Victory: Subway Commits to Help Save Antibiotics
Today, Subway announced a plan to phase out antibiotics from it's entire meat supply in response to mounting consumer demand for stronger action by the chain to help save antibiotics from overuse.
Today, Subway announced its plan to phase out antibiotics use from its entire meat supply. Their commitment begins with chicken in 2016, expands to turkey in 2017, and promises to fully eliminate antibiotic use from all meat — including their pork and beef production — by 2025. This is a major victory for public health.
Overusing antibiotics on livestock and poultry contributes to a major public health problem: antibiotic-resistant infections. Thanks in part to our efforts to educate and mobilize the public on this issue, people have become increasingly aware of this problem and hungry for meat raised without antibiotics. Today, Subway showed that it has heard its customers calls for action, and rose to the occasion.
Our organizers were set to deliver nearly 300,000 petition signatures to Subway headquarters on Thursday, many of which were collected by PIRG activists who had blanketed neighborhoods around the country since early this summer; it now looks like we’ll deliver a giant “thank you” card instead.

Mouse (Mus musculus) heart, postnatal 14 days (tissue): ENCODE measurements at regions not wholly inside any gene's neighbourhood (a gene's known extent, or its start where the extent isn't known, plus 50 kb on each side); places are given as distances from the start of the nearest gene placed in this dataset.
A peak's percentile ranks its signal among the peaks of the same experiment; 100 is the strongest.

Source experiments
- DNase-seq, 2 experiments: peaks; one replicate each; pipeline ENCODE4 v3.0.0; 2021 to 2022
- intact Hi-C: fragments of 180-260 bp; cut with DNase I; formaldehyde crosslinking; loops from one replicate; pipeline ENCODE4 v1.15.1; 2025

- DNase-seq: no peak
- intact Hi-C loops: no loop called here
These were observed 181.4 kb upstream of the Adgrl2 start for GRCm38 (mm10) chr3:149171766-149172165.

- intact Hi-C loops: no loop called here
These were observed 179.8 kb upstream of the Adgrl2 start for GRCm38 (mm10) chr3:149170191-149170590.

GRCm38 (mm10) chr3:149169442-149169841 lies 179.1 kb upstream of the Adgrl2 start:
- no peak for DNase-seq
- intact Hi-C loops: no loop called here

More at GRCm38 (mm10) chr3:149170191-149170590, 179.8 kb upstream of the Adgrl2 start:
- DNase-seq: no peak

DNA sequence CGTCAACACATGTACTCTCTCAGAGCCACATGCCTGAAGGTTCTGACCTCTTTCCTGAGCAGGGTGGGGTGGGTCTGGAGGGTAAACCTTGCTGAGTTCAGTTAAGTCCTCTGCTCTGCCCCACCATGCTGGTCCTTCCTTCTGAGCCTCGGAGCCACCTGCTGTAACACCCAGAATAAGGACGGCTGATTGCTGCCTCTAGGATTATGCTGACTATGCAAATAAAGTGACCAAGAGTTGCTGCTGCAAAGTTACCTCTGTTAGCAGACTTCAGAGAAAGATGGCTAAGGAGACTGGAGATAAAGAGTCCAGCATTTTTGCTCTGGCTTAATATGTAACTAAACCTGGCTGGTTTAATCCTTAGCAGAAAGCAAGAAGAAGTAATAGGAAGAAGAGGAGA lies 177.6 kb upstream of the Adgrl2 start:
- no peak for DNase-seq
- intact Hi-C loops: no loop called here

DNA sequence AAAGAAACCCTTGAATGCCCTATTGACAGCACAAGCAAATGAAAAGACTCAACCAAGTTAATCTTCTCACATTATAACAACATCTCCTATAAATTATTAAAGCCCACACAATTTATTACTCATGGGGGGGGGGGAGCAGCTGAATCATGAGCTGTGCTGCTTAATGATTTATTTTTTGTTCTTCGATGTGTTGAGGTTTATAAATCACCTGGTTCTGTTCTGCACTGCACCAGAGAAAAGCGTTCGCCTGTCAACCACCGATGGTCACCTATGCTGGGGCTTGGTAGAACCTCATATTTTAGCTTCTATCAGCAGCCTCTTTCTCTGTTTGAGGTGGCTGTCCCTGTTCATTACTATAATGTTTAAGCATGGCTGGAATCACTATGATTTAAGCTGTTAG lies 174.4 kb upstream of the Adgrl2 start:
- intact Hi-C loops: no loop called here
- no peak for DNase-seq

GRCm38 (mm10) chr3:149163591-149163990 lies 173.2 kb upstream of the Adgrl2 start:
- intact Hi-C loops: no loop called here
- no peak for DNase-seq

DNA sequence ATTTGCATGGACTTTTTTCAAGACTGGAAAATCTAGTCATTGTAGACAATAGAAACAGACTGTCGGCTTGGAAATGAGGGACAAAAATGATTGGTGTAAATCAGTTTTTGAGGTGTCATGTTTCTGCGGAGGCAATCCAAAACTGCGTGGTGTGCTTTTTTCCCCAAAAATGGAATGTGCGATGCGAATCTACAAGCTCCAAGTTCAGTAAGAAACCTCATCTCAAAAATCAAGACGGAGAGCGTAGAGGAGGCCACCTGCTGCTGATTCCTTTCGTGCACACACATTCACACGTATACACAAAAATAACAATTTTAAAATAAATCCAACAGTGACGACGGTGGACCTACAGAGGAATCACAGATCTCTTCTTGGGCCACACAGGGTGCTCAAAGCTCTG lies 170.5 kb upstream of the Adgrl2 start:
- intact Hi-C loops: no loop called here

We’re ecstatic that Subway will be living up to the healthy image they’ve created. They have more restaurants in the U.S. than any other chain, and their announcement will put major market pressure on the meat producers to stop overusing antibiotics.
Senior Director, Conservation America Campaign, Environment America
Steve directs Environment America’s efforts to protect our public lands and waters and the species that depend on them. He led our successful campaign to win full and permanent funding for our nation’s best conservation and recreation program, the Land and Water Conservation Fund. He previously oversaw U.S. PIRG’s public health campaigns. Steve lives in Sacramento, California, with his family, where he enjoys biking and exploring Northern California.